[LINK] Google Wave

Jan Whitaker jwhit at janwhitaker.com
Sat Oct 3 09:01:52 AEST 2009

Do linkers have thoughts on this new Google project? It looks like a 
portal on steroids, not much different from the new Yahoo interface. 
Am I missing something?

Nigel makes Waves: Google's bid to overthrow email

Asher Moses
October 2, 2009 - 12:36PM

His academic rock star brother is known as "the Mozart of maths" but 
Google Australia engineer Nigel Tao may one day be able to match that 
accolade if he succeeds in helping the search giant to overthrow email.

This week, Google opened up its groundbreaking 
<http://wave.google.com>Wave product to the public for the first 
time, offering invitations to a select group of 100,000 testers, 
developers and early adopters from around the world.

Tao, 30, is part of the team at Google Australia that created the 
product and, perhaps fitting for a software company such as Google, 
comes from a rich lineage of maths geniuses.

His older brother Terry, 34, won the Fields Medal, considered the 
Nobel Prize of maths, in 2006 and at 24 became the youngest full 
professor appointed to the maths department at the University of California.

His other brother, Trevor, is the subject of an upcoming book on 
autistic savants and has a double degree in maths and music.

Nigel, who has an IQ of 180, is also a maths whiz but went down a 
different path after leaving university in 2001 to follow his honours 
supervisor to a coding gig at a dotcom company in the US.

He has been working at Google Australia since 2006.

"It might have been genetics, it might have been upbringing, but part 
of it is [that] as kids we enjoyed reading about maths and ... 
messing around making programs," he said.

"I don't have a trophy cabinet like Terry does but I think I've done 
some good stuff."

A case in point: Google Wave. The product seeks to introduce a 
completely new way of communicating online by combining elements from 
email, instant messaging, wikis and social networks with the ability 
to share documents, maps, images and video - all rolled up into a 
single new web-based tool.

Head Google engineer Lars Rasmussen said the company planned to open 
Wave up to everyone early next year but first wanted to make sure all 
of the bugs were ironed out and that Google's servers could handle the load.

"It is a new type of communication - email is the way most people 
still communicate, which is remarkable because the technology was 
invented 40 years ago," he said.

"If you look at a picture of the first computer that sent an email, 
it looks sort of like a cockpit in an old airplane."

Some enterprising bloggers have tried to sell their sought-after Wave 
invitations on eBay, even though it breaches the site's terms of service.

One blogger 
he was offered several thousand dollars for his invitation before 
eBay told him to remove the auction.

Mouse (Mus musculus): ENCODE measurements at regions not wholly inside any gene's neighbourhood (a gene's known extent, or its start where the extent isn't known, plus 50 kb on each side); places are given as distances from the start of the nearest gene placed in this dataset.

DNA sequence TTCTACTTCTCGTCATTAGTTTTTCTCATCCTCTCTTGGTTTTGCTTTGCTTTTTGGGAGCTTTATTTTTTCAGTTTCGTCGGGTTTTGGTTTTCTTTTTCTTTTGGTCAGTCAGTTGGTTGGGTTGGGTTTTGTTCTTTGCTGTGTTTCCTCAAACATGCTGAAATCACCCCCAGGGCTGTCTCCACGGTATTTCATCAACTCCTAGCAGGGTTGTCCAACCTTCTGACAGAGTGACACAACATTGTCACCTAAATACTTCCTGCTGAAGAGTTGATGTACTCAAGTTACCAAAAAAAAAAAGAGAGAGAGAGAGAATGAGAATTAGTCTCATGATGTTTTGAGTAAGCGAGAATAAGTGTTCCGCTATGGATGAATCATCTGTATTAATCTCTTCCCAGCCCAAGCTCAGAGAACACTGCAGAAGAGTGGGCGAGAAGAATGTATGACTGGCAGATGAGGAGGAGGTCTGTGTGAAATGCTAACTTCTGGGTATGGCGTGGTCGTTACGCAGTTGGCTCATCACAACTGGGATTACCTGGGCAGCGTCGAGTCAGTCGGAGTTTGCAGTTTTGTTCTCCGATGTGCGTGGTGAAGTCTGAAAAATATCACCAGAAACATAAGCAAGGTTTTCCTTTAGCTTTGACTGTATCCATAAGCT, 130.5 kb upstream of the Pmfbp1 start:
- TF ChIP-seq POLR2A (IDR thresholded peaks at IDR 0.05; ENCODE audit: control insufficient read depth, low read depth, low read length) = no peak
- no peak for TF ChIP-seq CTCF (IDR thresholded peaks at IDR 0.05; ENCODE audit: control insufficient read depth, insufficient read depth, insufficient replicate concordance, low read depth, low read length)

Rasmussen describes a Wave as a shared object that sits in between a 
conversation and a document.

Everything inside Wave happens in real time and groups of friends can 
use it to chat, collaborate on documents, play games and share files.

Rasmussen admits he still does not know exactly how people will end 
up using it, which is why Google has opened up the platform with an 
Application Programming Interface (API) so that third parties can 
extend Wave's functionality - in a similar way to "extensions" for 
the Firefox browser.

"We think our API is good enough that integration can be done with 
Twitter, Facebook, email, instant messaging, Orkut," he said.

"The idea is you could sit inside Wave and manage all your 
communication on those other systems - or not."

Some of the extensions developed so far include Sudoku, 
teleconference tool Ribbit, Lonely Planet travel guides, Google Maps, 
AccuWeather and video chat.

Rasmussen and his team have coined the term "wave moments" to 
describe something in Wave that would have been much more difficult 
to accomplish using existing communications tools.

They now use Wave for most of their internal communications and find 
it is a more efficient way of conducting meetings, as text from each 
participant appears live as they are typing.

Revisions of the tool will allow users to turn the live typing 
function off, Rasmussen said.

"When you have everyone in a room, only one person can talk at a time 
but in a Wave you can have five people talking at the same time," he said.

Google co-founder Sergey Brin has said he 
Wave sounded "kind of crazy" when it was first proposed in 2007 but 
now believes it will herald "a form of interaction that you would not 
have previously imagined".

This story was found at: 

Melbourne, Victoria, Australia
jwhit at janwhitaker.com
blog: http://janwhitaker.com/jansblog/
business: http://www.janwhitaker.com

Our truest response to the irrationality of the world is to paint or 
sing or write, for only in such response do we find truth.
~Madeline L'Engle, writer

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